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To Loss

Alyson Kissner

The following work by Alyson Kissner was written during her time on the Creative Writing Masters degree programme at the University of Edinburgh. This campus-based course is a one-year degree with dedicated strands in fiction and poetry. (There is also a Writing-for-Performance degree as well as an on-line Masters in Creative Writing for part-time students). Alyson Kissner is the recipient of the University of Edinburgh’s William Hunter Sharpe Memorial Scholarship Award. ‘To Loss’ and ‘Green Love’ are poems from her collection-in-progress, SUGAR HAYWOOD. She featured in the inaugural edition of our annual Creative Writing anthology, From Arthur’s Seat, which is published by Egg Box.


I have anticipated

I call out shapes
and bleach them

             of tenderness.

This is my mother
—my mother is dead;

These are my friends
—my friends are no longer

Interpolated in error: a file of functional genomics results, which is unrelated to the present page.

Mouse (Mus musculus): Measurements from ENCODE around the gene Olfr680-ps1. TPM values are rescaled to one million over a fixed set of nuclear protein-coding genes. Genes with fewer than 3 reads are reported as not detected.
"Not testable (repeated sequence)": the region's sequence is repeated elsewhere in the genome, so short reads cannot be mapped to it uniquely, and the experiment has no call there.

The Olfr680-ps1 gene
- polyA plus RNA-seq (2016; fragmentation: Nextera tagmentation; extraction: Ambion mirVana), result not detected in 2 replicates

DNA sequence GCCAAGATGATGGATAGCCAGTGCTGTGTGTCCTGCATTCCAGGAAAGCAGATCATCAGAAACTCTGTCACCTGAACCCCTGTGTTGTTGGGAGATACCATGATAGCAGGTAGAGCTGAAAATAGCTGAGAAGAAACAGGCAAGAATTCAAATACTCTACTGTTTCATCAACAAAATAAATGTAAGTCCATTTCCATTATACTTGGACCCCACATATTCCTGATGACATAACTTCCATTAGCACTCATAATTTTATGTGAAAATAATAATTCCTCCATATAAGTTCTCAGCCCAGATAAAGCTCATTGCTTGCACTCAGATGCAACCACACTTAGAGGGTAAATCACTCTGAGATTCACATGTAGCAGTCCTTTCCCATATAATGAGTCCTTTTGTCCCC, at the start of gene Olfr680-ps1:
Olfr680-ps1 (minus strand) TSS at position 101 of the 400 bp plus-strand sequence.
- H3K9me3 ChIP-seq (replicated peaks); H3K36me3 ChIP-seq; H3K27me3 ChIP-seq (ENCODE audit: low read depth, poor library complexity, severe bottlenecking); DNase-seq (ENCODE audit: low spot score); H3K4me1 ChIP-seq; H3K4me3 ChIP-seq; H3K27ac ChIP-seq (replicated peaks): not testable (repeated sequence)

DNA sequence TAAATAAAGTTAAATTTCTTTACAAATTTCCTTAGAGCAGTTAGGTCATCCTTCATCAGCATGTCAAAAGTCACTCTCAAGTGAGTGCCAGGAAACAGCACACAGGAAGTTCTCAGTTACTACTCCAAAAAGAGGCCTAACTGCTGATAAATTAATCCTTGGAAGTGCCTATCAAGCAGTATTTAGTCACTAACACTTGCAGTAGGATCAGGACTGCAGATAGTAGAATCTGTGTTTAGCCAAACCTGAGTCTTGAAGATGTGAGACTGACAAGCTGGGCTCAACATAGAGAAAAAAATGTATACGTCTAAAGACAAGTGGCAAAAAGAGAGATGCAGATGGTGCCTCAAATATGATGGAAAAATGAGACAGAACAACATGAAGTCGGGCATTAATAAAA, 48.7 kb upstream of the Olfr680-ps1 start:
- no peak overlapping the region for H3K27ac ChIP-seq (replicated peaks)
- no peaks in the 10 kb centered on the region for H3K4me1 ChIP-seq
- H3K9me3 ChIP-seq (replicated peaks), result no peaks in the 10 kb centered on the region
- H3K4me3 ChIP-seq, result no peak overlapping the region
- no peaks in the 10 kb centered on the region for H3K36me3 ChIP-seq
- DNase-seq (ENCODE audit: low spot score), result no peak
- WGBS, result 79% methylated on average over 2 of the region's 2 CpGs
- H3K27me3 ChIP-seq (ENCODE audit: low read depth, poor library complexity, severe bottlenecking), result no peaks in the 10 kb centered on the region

my friends.

Is it really so impossible
to imagine permanence?

I am not disturbed
by entropy

             or the breaking of stars.

I fear the disorder
of fingers:

how a pinkie once bent
might grow

             and fall

out of love
with my hands.



I am haunted by loss
             yet to happen.

I have hesitant ghosts,

             of their skins.

They are crossing
the road

like drunk uncles,

             into streetlamps,

losing their feet
on cobblestone.

The fuzz in their mouths
is just drink, they say.

             where am I? they say.

They are sinking
in moonlight.

Soon, their bodies
will remember

             this death,

floating upwards
like childhood balloons.




I have boxes to prove
you once loved me—

picture books
with ears bent,

ticket-stubs gone blue
with damaged ink.

When you leave, I’ll nail them
to the sky for your others

                        to see.

If you die first, I’ll tattoo
             our colours

             to my eyelids.

When I close them
I will almost forget

                        I’m alone.

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